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Listening to Reps. Jim Clyburn and Joe Cunningham and others gathered at Mother Emanuel AME Church on Feb. 21, Louise Brown made her support clear for a legislative effort to close the "Charleston loophole" by extending gun background checks from three to 10 days. Wade Spees/Staff

The U.S. House vote to expand background checks for gun purchases was a victory for supporters of common-sense gun reform. While the measure faces a steep climb in the Senate and a promised veto from President Donald Trump, Americans should be heartened that more lawmakers are heeding their call for action on the scourge of gun violence.

The bill approved Thursday would wisely lengthen the maximum time allowed for FBI background checks for all gun purchases from three days to 10. That longer time period almost certainly would have prevented Dylann Roof, with his criminal record, from buying the gun he used to kill nine parishioners at Emanuel AME Church in 2015. The racially motivated shooting led to the three-day time limit being dubbed the “Charleston loophole.”

The numbers bear out the need for better background checks. From 2010 to 2014, there were an astounding 15,729 gun sales that should have been denied but went forward by default because the three-day window on background checks had closed, according to the Giffords Center.

In 2016, over 4,000 guns were sold to people who should not have been able to buy one because of a criminal record, mental illness or other disqualifying issue, according to U.S. Rep. Joe Cunningham, D-S.C.

Mr. Cunningham introduced the bill along with fellow South Carolina Democrat Jim Clyburn and Rep. Peter King, R-N.Y.

“Today, members of the House of Representatives addressed those who have lost loved ones due to gun violence not just with thoughts and prayers but with action,” Rep. Cunningham said. “It is long past time we closed the Charleston loophole and gave law enforcement the time necessary to make sure dangerous people don’t end up with deadly weapons they are prohibited from obtaining. I am incredibly proud we passed this common-sense, bipartisan legislation and I urge my colleagues in the Senate to do the same.”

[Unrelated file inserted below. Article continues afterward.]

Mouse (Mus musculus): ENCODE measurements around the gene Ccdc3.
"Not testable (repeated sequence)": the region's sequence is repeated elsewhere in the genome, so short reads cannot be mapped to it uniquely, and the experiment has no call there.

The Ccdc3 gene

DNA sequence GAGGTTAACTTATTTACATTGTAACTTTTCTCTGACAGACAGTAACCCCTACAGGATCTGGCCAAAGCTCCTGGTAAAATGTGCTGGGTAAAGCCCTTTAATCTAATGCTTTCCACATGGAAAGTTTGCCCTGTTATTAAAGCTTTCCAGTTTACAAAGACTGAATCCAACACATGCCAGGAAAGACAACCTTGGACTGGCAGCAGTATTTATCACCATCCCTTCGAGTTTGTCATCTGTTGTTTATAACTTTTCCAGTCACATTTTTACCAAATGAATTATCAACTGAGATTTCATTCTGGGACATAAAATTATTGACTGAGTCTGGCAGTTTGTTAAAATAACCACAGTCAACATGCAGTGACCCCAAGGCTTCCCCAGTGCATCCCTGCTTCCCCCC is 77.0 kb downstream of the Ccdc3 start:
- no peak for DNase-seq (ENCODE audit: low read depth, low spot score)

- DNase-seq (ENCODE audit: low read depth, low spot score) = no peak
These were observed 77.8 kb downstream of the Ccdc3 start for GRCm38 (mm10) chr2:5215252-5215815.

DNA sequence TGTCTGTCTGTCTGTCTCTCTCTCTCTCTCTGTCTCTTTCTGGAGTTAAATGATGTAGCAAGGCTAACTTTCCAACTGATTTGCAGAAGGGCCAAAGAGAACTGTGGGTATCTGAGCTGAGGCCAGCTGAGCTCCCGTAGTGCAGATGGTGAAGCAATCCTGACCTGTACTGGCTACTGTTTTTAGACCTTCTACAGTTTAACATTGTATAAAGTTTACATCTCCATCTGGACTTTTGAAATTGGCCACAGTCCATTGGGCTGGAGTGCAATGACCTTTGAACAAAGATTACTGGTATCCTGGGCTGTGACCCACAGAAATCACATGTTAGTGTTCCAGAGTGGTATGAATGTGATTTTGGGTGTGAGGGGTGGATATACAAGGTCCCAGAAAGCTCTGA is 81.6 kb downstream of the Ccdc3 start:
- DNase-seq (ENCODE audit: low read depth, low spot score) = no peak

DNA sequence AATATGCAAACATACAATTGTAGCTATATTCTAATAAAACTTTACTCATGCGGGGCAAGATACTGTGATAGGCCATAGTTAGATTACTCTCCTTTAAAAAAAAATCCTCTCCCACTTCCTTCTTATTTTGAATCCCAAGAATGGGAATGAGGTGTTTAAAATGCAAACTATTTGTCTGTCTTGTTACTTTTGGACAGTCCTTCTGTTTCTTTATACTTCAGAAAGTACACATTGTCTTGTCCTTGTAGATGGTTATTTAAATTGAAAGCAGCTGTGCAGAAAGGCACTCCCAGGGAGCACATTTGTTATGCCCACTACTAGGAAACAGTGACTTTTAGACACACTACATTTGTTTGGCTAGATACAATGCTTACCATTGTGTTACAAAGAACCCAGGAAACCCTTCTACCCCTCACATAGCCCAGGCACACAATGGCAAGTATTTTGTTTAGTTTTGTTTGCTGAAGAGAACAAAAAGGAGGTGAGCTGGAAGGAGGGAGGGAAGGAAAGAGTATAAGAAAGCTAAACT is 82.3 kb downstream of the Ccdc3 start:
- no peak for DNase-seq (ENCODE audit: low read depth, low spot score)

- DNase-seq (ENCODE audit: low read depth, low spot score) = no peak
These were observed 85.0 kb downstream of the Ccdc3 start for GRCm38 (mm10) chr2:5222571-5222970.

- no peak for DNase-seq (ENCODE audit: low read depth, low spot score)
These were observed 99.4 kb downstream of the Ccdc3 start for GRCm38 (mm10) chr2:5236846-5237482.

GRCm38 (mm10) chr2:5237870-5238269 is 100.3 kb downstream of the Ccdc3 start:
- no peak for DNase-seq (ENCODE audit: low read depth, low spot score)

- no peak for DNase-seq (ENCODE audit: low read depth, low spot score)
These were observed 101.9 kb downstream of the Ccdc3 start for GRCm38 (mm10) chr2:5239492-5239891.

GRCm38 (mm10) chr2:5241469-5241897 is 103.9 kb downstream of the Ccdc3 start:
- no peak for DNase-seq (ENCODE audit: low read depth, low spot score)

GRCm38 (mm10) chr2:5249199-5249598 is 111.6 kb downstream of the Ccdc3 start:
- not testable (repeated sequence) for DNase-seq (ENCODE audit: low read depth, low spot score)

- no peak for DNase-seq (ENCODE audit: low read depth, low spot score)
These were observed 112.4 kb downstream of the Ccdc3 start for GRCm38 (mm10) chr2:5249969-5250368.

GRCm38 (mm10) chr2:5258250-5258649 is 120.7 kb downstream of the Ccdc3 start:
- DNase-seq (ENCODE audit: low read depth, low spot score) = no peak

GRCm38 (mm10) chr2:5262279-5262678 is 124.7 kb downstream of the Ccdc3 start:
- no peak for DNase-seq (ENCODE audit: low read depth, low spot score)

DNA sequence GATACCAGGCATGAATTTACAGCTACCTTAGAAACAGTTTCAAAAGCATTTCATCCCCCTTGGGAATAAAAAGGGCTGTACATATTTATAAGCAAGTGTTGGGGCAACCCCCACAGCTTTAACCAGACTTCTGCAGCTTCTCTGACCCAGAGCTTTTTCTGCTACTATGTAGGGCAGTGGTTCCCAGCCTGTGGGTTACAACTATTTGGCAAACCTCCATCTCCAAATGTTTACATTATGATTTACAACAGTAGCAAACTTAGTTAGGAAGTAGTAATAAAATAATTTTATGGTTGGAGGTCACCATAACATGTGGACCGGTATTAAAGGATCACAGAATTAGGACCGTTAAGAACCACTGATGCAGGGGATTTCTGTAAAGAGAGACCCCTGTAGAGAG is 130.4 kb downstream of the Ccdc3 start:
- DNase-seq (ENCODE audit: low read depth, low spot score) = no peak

Nine out of 10 background checks go through quickly. It’s not unreasonable to give law enforcement the time to properly do its job and ensure a potential buyer is eligible to purchase a weapon. That’s a small inconvenience when weighed against the potential for catastrophe.

A separate bill passed by the House on Wednesday requires all firearm sellers to conduct a background check, both licensed and unlicensed.

In the Senate, Republicans Tim Scott and Lindsey Graham of South Carolina and others have asked U.S. Attorney General William Barr for information about the Fix NICS Act, which also relates to problems with the federal background check system.

These are welcome actions in response to a nation awash in gun violence. It’s impractical and just plain wrong to say we can’t do anything about it. There is no doubt that existing laws must be better enforced, but where other safety improvements can be made, we should make them. A majority of Americans favor doing just that with expanded background checks.

The vast majority of gun owners are responsible and law abiding, so it’s unfortunate that the bad actors make it necessary to put more safeguards in place. But we can’t read people’s minds or divine their intentions, so we must do what we can to protect ourselves from those who would harm us and protect others from harming themselves.

While the House bills may face insurmountable roadblocks going forward, they should be viewed as a hopeful sign. The discussion they generated also is valuable in keeping the issue in the spotlight, rather than waiting for yet another tragedy to bring it into the national consciousness. We encourage other lawmakers to heed the call for common-sense gun reform.

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